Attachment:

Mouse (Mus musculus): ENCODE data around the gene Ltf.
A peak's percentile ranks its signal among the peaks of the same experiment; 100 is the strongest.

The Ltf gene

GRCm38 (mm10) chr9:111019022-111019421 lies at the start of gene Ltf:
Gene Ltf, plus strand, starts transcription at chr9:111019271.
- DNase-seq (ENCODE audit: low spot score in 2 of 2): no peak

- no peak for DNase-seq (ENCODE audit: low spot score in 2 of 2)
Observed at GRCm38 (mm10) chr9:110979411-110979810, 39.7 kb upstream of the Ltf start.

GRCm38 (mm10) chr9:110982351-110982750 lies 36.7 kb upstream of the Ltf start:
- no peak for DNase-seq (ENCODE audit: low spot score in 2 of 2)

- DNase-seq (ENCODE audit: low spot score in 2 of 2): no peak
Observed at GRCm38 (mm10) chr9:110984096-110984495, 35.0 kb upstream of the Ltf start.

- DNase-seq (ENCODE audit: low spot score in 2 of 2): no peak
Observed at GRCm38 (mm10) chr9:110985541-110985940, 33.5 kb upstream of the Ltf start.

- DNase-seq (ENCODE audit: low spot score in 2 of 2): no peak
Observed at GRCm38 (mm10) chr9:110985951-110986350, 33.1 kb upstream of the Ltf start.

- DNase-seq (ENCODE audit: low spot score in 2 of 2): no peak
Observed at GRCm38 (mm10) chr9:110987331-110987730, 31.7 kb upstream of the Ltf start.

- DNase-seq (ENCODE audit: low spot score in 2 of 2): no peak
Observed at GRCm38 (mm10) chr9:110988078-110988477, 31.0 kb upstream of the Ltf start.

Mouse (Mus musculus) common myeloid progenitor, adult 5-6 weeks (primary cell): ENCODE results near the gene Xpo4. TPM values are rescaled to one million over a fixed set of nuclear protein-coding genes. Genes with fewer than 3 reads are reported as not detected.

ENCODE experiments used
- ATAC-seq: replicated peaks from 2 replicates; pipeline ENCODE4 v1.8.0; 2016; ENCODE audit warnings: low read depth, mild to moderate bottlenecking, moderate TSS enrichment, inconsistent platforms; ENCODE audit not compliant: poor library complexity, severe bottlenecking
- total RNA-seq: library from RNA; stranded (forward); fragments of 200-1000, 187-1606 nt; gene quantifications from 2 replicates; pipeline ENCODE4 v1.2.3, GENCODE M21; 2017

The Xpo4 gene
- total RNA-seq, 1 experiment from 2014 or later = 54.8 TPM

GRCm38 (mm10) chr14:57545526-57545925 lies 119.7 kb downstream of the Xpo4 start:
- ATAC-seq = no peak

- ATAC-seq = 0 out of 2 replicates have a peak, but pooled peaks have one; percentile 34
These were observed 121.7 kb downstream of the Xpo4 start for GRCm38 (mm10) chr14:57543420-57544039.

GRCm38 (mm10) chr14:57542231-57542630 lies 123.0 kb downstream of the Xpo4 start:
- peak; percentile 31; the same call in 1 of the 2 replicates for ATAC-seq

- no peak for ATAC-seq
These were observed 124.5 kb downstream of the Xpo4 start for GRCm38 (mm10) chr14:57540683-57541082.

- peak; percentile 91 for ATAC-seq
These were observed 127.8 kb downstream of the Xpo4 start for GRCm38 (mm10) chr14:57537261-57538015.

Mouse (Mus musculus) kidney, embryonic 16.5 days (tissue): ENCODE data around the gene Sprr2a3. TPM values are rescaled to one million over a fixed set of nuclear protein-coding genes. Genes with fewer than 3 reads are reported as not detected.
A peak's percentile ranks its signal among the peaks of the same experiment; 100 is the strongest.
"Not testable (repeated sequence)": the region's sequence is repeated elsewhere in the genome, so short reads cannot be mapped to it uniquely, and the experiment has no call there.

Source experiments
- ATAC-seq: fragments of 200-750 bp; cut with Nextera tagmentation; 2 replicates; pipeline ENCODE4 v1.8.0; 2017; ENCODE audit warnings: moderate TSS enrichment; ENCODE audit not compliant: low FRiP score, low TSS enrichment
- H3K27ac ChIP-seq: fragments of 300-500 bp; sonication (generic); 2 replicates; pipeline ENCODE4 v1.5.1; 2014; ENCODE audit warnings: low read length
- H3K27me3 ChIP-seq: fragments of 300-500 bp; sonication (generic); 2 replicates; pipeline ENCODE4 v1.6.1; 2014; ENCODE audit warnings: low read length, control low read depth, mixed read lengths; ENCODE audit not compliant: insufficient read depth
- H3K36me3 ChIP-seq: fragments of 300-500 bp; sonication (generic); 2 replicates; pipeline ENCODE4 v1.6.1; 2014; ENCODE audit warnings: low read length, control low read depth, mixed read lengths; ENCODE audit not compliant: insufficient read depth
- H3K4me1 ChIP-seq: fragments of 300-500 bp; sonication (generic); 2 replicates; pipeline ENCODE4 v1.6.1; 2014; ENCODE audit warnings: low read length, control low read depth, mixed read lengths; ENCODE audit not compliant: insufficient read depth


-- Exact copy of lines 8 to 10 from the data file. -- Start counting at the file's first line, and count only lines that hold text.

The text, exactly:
Observed at GRCm38 (mm10) chr9:110979411-110979810, 39.7 kb upstream of the Ltf start.

GRCm38 (mm10) chr9:110982351-110982750 lies 36.7 kb upstream of the Ltf start:
- no peak for DNase-seq (ENCODE audit: low spot score in 2 of 2)